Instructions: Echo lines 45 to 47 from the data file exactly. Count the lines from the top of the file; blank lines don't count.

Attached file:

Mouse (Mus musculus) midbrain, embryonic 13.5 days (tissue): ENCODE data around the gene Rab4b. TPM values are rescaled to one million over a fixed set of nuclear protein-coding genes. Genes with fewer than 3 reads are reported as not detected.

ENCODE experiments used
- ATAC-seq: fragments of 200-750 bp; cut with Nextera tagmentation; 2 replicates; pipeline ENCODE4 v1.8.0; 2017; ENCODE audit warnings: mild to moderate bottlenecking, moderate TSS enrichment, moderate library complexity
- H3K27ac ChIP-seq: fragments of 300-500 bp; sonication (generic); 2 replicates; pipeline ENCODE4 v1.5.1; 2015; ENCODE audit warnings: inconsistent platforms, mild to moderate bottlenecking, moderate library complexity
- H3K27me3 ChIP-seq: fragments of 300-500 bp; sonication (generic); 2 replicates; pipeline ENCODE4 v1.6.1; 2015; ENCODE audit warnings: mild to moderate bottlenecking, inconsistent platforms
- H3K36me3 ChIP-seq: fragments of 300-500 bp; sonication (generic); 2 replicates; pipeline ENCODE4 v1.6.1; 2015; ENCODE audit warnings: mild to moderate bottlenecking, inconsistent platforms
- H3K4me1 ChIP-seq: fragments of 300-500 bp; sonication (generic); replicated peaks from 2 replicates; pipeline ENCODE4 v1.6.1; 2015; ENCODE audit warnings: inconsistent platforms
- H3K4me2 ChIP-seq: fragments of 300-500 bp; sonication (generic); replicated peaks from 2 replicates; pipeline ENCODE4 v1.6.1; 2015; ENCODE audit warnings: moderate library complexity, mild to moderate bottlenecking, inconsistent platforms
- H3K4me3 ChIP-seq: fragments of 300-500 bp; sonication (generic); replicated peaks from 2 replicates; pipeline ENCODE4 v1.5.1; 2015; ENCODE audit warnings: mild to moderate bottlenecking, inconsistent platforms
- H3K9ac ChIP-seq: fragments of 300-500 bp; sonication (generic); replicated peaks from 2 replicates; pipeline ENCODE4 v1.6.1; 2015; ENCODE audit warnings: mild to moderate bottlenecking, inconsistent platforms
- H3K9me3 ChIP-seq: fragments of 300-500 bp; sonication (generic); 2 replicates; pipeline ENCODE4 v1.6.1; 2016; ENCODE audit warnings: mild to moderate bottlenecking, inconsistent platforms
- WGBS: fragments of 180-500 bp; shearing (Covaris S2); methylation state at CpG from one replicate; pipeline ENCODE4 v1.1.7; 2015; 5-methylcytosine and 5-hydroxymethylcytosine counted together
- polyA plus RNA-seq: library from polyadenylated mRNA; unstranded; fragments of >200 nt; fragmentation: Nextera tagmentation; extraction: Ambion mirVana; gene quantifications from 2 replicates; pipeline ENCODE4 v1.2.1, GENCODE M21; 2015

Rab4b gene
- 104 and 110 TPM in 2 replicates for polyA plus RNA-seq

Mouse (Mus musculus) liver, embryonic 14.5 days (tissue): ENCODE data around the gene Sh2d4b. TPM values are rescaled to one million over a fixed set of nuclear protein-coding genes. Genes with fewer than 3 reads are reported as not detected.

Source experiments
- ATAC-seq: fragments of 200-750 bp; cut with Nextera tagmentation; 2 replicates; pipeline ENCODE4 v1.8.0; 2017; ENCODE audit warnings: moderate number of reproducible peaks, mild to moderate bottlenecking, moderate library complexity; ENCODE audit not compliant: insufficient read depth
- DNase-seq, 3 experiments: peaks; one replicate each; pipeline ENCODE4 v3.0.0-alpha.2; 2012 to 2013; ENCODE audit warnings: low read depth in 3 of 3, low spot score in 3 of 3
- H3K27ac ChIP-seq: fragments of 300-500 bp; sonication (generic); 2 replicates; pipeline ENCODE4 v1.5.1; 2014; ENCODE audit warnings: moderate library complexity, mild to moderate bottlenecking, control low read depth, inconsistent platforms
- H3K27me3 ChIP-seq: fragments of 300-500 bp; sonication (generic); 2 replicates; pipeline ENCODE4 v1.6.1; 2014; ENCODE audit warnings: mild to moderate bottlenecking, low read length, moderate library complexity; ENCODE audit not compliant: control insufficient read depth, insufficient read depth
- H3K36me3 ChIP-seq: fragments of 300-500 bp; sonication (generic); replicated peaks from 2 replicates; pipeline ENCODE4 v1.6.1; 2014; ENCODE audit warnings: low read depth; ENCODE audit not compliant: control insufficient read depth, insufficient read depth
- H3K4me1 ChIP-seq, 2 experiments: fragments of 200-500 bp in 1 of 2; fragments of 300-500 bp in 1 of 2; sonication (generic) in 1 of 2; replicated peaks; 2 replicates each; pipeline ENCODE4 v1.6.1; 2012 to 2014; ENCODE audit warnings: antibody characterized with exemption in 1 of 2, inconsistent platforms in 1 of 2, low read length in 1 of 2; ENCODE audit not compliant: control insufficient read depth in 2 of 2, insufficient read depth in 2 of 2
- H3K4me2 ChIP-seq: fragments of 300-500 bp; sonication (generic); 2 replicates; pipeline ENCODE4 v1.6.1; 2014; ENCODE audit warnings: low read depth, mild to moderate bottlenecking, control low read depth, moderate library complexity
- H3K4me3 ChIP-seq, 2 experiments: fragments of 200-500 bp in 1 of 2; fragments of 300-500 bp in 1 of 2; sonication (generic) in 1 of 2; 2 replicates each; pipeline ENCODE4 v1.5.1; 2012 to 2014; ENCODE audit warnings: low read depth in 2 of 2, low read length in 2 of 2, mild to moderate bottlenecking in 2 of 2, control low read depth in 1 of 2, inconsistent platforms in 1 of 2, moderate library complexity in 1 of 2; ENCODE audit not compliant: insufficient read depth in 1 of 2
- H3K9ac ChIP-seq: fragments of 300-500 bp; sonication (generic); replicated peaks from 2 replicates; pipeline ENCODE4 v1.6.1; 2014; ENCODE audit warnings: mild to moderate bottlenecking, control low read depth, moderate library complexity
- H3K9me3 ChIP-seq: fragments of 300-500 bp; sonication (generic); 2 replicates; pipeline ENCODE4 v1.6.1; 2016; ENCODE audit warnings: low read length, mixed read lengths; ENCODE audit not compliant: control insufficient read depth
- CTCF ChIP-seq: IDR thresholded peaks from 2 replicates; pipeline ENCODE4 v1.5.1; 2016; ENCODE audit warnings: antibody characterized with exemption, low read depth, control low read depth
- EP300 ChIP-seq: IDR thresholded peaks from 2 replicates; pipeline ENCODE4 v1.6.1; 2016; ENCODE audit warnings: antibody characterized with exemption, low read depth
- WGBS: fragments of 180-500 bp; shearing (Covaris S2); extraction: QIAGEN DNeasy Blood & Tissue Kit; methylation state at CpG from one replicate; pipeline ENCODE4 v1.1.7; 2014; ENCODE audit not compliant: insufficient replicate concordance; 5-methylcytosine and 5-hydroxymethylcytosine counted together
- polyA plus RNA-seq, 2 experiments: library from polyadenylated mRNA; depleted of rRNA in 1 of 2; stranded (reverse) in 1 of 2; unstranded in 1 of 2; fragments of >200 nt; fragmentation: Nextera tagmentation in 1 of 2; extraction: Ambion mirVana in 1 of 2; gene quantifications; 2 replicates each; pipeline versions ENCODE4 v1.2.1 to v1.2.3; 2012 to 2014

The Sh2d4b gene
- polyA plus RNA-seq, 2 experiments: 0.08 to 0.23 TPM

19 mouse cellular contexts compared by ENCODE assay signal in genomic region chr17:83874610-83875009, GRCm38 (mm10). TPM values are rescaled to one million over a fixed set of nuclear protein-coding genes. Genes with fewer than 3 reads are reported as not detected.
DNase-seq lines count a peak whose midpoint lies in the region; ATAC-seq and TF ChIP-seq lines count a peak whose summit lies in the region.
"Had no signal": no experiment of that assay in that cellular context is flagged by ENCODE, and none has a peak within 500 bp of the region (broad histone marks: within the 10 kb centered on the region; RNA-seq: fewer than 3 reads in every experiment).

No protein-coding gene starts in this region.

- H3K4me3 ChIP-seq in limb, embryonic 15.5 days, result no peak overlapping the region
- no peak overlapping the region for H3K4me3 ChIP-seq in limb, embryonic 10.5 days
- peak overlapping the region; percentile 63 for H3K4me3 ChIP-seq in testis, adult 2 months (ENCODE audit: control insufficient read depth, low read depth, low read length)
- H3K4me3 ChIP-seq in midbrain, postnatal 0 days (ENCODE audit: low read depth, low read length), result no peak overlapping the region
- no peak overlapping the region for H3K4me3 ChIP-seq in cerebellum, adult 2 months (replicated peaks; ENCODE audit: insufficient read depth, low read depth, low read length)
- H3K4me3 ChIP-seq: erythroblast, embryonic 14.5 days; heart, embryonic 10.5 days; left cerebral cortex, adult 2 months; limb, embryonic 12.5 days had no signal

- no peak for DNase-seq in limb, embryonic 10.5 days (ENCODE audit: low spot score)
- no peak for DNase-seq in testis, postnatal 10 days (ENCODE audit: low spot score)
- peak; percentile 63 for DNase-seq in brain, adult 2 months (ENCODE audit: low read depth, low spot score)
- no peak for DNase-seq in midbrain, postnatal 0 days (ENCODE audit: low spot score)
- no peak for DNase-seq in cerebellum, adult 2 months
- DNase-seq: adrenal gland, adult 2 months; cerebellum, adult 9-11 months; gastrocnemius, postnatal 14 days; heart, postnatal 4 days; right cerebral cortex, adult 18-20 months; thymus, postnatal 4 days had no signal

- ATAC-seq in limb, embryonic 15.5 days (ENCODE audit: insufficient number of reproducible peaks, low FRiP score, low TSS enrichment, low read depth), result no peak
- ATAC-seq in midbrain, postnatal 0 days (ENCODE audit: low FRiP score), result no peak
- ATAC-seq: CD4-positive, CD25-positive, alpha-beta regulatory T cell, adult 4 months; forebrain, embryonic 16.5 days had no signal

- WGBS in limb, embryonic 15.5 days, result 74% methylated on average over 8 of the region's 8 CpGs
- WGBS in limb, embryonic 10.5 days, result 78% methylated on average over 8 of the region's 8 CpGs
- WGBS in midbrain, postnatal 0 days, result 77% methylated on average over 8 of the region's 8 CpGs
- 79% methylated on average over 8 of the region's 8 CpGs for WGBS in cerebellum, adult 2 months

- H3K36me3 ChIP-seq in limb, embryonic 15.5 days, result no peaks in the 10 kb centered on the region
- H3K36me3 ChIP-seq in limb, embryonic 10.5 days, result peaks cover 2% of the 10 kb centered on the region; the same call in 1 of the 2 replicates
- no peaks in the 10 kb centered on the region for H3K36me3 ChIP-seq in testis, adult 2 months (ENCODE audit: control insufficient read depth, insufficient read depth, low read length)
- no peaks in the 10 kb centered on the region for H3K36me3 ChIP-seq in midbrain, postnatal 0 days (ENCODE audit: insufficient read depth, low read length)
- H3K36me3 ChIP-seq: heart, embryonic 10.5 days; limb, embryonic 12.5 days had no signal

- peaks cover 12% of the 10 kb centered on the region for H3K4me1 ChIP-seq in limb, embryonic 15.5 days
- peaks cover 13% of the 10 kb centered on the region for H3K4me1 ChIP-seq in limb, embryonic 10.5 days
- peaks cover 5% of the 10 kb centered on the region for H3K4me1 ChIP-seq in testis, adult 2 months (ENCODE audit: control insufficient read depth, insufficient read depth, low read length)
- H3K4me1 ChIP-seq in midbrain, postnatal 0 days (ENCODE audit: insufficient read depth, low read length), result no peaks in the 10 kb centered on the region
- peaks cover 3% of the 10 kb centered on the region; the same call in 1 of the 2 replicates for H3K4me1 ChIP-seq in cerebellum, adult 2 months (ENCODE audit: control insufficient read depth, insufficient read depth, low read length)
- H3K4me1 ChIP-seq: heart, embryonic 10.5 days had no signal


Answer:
- no peak for DNase-seq in testis, postnatal 10 days (ENCODE audit: low spot score)
- peak; percentile 63 for DNase-seq in brain, adult 2 months (ENCODE audit: low read depth, low spot score)
- no peak for DNase-seq in midbrain, postnatal 0 days (ENCODE audit: low spot score)